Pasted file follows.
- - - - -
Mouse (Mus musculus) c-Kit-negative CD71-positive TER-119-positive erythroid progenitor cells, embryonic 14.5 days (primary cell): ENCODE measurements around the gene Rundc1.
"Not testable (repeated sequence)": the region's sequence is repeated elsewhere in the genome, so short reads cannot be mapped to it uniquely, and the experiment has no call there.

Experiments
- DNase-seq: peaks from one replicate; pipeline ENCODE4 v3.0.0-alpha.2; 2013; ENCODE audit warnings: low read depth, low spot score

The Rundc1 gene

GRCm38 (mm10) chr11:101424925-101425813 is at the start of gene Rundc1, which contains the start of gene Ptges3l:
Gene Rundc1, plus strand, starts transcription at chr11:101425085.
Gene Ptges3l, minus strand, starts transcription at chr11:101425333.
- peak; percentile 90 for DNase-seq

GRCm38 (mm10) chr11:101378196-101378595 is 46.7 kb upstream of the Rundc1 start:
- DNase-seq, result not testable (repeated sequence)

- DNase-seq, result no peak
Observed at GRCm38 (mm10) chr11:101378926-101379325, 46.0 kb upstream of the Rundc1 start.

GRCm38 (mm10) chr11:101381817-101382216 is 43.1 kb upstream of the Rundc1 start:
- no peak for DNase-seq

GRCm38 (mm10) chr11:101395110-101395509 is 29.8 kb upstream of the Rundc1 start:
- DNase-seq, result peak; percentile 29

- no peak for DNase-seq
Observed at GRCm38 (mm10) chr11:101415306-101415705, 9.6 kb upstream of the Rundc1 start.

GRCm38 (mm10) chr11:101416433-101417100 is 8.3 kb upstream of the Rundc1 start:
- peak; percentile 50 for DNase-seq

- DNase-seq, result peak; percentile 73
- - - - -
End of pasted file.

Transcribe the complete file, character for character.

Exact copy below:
Mouse (Mus musculus) c-Kit-negative CD71-positive TER-119-positive erythroid progenitor cells, embryonic 14.5 days (primary cell): ENCODE measurements around the gene Rundc1.
"Not testable (repeated sequence)": the region's sequence is repeated elsewhere in the genome, so short reads cannot be mapped to it uniquely, and the experiment has no call there.

Experiments
- DNase-seq: peaks from one replicate; pipeline ENCODE4 v3.0.0-alpha.2; 2013; ENCODE audit warnings: low read depth, low spot score

The Rundc1 gene

GRCm38 (mm10) chr11:101424925-101425813 is at the start of gene Rundc1, which contains the start of gene Ptges3l:
Gene Rundc1, plus strand, starts transcription at chr11:101425085.
Gene Ptges3l, minus strand, starts transcription at chr11:101425333.
- peak; percentile 90 for DNase-seq

GRCm38 (mm10) chr11:101378196-101378595 is 46.7 kb upstream of the Rundc1 start:
- DNase-seq, result not testable (repeated sequence)

- DNase-seq, result no peak
Observed at GRCm38 (mm10) chr11:101378926-101379325, 46.0 kb upstream of the Rundc1 start.

GRCm38 (mm10) chr11:101381817-101382216 is 43.1 kb upstream of the Rundc1 start:
- no peak for DNase-seq

GRCm38 (mm10) chr11:101395110-101395509 is 29.8 kb upstream of the Rundc1 start:
- DNase-seq, result peak; percentile 29

- no peak for DNase-seq
Observed at GRCm38 (mm10) chr11:101415306-101415705, 9.6 kb upstream of the Rundc1 start.

GRCm38 (mm10) chr11:101416433-101417100 is 8.3 kb upstream of the Rundc1 start:
- peak; percentile 50 for DNase-seq

- DNase-seq, result peak; percentile 73